Betcha never seen this, RSS less UAH V6, 2015 05

Posted: June 11, 2015 by tchannon in Analysis, weather

Since I can, maybe, I decided to sell the new software a pup…

Goes likes this: plot RSSTLT and UAHTLT6 with the do not delete file flag, import both CSV into spreadsheet, subtract, change some text, export as CSV, start hacking, add a way to accept an alien file, and yay, it works.

Image

Figure 1, RSSTLT less UAHTLT V6, forced plot range, unweighted

Any no data in either is no data, otherwise verbatim.
Force range is about that Himalayas spike in RSS, autoscale sees it but is so extreme a manual reduces the range, value clips to maximum colour, no change. (in a global sense one cell is gnats pee)

PDF for pan and zoom is here (283kB)
I can do a version with annotated temperatures if requested, large file. If names want this, expect you have my email.

Image

Figure 2, UAH TLT V6 2015 05, weighted

Image

Figure 3, RSS TLT, weighted (as last Talkshop article)

Ask if you want PDF etc. etc.

Data

Given this is contentious here are the CSV as used.

Zip here containing three comma delimited, crlf line ends CSV (40kB)
Should drop into any spreadsheet or import into most things. Should be self explanatory. Grid is 2.5 degrees, no data either ? or nk

Post by Tim

Comments
  1. gymnosperm says:

    Very cool. Don’t they use the same satellites and the same raw data? Are we seeing algorithm minus algorithm?

  2. Lance Wallace says:

    Very nice, thanks for the .csv files. I summed across all latitudes and all longitudes. RSS > UAH for all latitudes north of 11.25, and most latitudes south of -41.25. But that’s just one month. I compared the new version 6.0 beta2 to RSS for the tropics for all 36 years of monthly values–the two regression lines lay on top of one another (slope was 0.0101 degree C per year for both).

    https://dl.dropboxusercontent.com/u/75831381/UAH%206%20vs%20RSS%20tropics.pdf

  3. wayne says:

    The major differences between the two seem to hug most coastlines. Makes me wonder. I guess it’s possibly just this one month but now that you have the ability further months might add some insight if that is characteristic.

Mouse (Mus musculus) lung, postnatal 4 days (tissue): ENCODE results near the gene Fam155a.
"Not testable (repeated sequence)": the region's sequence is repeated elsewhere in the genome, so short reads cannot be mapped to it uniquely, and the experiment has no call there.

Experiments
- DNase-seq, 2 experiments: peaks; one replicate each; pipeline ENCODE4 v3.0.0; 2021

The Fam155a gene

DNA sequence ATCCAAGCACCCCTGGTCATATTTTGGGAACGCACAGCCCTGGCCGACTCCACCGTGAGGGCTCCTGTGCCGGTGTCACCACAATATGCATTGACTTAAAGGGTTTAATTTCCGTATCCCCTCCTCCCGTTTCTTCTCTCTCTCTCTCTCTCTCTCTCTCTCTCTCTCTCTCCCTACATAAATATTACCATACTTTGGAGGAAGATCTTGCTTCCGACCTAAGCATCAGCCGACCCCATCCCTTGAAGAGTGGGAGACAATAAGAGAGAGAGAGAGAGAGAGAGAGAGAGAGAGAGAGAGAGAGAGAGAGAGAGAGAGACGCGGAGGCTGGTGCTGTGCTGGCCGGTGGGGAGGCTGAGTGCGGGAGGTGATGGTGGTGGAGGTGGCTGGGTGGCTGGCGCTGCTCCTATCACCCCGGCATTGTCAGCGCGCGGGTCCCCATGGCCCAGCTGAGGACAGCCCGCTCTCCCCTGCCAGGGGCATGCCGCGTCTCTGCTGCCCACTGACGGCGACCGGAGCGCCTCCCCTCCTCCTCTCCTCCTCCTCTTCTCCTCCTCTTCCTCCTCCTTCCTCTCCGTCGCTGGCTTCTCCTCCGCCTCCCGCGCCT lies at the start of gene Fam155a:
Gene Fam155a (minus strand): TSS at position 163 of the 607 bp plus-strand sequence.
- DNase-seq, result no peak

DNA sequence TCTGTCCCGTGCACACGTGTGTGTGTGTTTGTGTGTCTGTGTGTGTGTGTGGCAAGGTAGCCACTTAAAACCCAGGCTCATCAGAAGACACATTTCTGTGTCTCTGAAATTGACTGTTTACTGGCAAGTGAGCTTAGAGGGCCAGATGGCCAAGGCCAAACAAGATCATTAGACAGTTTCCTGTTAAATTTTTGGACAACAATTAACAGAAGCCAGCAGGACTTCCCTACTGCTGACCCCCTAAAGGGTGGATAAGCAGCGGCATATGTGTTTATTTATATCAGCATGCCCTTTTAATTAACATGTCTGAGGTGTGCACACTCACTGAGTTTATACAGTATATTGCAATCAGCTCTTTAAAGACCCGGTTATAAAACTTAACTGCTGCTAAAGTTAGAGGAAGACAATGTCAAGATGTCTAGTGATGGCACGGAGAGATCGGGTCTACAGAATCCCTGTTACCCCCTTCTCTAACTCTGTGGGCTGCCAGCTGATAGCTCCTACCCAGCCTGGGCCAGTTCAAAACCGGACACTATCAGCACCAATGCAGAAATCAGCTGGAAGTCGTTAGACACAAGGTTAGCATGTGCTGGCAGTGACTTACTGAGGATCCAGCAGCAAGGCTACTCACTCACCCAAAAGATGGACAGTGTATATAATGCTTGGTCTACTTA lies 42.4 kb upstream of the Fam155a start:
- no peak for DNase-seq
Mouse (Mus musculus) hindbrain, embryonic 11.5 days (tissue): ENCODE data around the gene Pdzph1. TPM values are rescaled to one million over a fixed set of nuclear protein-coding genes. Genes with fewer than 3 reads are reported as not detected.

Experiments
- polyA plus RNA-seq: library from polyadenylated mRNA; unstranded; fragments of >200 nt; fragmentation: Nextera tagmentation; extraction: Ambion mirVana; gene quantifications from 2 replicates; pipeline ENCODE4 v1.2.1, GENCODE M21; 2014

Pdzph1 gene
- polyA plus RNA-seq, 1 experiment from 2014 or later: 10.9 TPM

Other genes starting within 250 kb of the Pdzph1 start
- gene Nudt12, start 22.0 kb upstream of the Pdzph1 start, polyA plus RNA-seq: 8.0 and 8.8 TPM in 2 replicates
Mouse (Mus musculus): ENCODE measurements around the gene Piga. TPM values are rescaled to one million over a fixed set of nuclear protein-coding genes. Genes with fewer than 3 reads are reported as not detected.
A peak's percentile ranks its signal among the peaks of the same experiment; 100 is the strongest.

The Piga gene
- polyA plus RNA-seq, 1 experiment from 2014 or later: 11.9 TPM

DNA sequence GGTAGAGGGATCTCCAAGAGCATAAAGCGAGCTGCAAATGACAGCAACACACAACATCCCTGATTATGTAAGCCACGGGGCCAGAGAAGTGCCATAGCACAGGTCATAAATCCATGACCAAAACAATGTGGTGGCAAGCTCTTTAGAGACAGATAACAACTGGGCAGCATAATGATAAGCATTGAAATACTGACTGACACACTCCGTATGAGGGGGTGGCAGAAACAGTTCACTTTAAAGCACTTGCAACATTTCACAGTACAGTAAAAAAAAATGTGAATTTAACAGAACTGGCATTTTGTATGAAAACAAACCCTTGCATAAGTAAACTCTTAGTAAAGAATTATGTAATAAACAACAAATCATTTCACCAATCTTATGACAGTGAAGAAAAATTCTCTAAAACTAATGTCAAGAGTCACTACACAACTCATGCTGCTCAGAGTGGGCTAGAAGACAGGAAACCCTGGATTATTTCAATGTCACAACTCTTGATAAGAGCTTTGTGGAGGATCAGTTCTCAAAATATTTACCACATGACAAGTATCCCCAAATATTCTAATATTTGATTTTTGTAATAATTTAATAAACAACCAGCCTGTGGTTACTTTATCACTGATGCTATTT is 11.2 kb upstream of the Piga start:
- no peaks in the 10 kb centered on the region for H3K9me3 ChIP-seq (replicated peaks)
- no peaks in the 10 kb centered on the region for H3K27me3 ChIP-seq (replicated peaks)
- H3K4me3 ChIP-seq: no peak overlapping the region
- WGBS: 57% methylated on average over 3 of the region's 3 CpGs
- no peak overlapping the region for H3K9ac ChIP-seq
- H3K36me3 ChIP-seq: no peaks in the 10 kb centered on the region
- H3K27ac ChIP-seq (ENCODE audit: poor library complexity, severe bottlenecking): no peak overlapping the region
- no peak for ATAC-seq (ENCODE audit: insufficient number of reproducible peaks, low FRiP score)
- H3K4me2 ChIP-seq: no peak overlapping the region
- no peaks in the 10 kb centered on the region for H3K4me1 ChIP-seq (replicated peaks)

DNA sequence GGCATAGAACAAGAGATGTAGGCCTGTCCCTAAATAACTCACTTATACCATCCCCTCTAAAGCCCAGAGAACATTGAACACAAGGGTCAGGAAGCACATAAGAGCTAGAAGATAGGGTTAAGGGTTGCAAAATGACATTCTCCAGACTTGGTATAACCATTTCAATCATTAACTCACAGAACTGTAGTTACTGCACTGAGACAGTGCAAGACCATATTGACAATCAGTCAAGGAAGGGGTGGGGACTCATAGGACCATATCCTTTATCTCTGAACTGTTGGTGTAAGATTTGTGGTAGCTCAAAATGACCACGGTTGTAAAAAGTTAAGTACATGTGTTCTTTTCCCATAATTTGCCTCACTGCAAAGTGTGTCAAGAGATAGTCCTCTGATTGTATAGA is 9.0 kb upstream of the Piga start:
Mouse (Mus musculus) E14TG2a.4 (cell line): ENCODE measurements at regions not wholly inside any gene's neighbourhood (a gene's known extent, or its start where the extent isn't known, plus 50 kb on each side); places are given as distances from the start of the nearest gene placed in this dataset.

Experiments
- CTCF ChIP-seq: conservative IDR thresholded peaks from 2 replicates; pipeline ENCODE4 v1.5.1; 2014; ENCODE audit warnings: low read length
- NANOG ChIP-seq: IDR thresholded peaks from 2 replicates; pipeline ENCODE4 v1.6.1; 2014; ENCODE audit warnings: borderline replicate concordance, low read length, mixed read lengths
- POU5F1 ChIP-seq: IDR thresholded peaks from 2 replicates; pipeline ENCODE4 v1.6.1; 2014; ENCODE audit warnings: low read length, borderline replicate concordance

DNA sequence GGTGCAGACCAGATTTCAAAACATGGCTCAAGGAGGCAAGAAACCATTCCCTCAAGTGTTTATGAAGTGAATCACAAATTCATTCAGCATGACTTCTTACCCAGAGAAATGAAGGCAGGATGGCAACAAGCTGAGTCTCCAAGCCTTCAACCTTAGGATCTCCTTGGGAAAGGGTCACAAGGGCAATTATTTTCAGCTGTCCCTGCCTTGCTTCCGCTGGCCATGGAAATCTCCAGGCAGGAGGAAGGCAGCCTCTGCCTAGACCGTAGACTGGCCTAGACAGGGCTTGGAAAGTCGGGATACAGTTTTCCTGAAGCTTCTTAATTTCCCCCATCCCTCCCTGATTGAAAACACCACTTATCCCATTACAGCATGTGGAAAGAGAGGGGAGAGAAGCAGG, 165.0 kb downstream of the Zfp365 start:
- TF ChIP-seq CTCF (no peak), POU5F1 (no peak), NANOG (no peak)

4. ren says:

    Let’s look at the actual temperature of the oceans, particularly the North Pacific.
    You can see that these red spots on the maps poorly reflect reality. Even in the equatorial zone of the Pacific temperature is moderate, and the index of El Niño for the MAM is barely 0.7. Perhaps reaches 1.0.

  5. ren says:

    Click x 2.

  6. Ben Palmer says:

    Cool! Good job.

  7. tallbloke says:

    If RSS sees a wider range of anomalies, is this because its algorithms are probing closer to ‘surface’ than UAH?

  8. tchannon says:

    Tallbloke, something like that hence the bother with ground interference, what Wayne is suggesting.

    I need to write carefully:– A member of a team considers the middle troposphere to be the better representation. —

    The middle troposphere datasets tend to be ignored by the gallery.

  9. tchannon says:

    wayne, trust someone to mention that, was expected🙂

    I could of course automate.
    Various other ideas come to mind such as compare of any dataset, tricky because the differences in gridding, is possible.

    Time.

  10. tchannon says:

    The date on this is what it says.

    Above has detail alignment error, I’ve a lot to do yet, probably not visible.

    No worry about date, all look the same.

    Best say nothing.

    // global attributes:
    :title = “NOAA Extended Reconstructed SST V3b” ;
    :Conventions = “CF-1.0” ;
    :history = “Thu Jul 1 14:03:49 2010: ncatted -O -a _FillValue,sst,o,s,32767 sst.mnmean.v3b.nc\n”,
    “created 09/2007 by CAS” ;
    :comments = “The extended reconstructed sea surface temperature (ERSST)\n”,
    “was constructed using the most recently available \n”,
    “Comprehensive Ocean-Atmosphere Data Set (COADS) SST data \n”,
    “and improved statistical methods that allow stable \n”,
    “reconstruction using sparse data.\n”,
    “Currently, ERSST version 2 (ERSST.v2) and version 3 (ERSST.v3) and ERSST.v3b) are available from NCDC.\n”,
    “ERSST.v3b is an improved extended reconstruction over version 2.\n”,
    ” but with no satellite data ” ;
    :platform = “Model” ;
    :source = “NOAA/NESDIS/National Climatic Data Center” ;
    :institution = “NOAA/NESDIS/National Climatic Data Center” ;
    :references = “http://www.ncdc.noaa.gov/oa/climate/research/sst/ersstv3.php\n”,
    “http://www.esrl.noaa.gov/psd/data/gridded/data.noaa.ersst.html” ;
    :citation = “Smith, T.M., R.W. Reynolds, Thomas C. Peterson, and Jay Lawrimore 2007: Improvements to NOAA\’s Historical Merged Land-Ocean Surface Temperature Analysis (1880-2006). In press. Journal of Climate (ERSSTV3).\n”,
    “Smith, T.M., and R.W. Reynolds, 2003: Extended Reconstruction of Global Sea Surface Temperatures Based on COADS Data (1854-1997). Journal of Climate, 16, 1495-1510. ERSSTV1\n”,
    ” Smith, T.M., and R.W. Reynolds, 2004: Improved Extended Reconstruction of SST (1854-1997). Journal of Climate, 17, 2466-2477.” ;
    }

  11. tchannon says: June 12, 2015 at 12:09 am

    “The date on this is what it says.”

    Fine graphic of the lower troposphere O2 radiative exitance near 60GHz in the direction of the sensor, as completely modified by the exitance at that frequency of every molecule in the whole path between that assumed lower troposphere. Such can never be considered a measurement of temperature of any where/when, nor any temperature anomaly of any where/when!🙂

  12. NASA NOAA. Have effectively turned weather and climate into a lottery scam where the only rule is “wegetchermoney”. How much did us fools pay for such?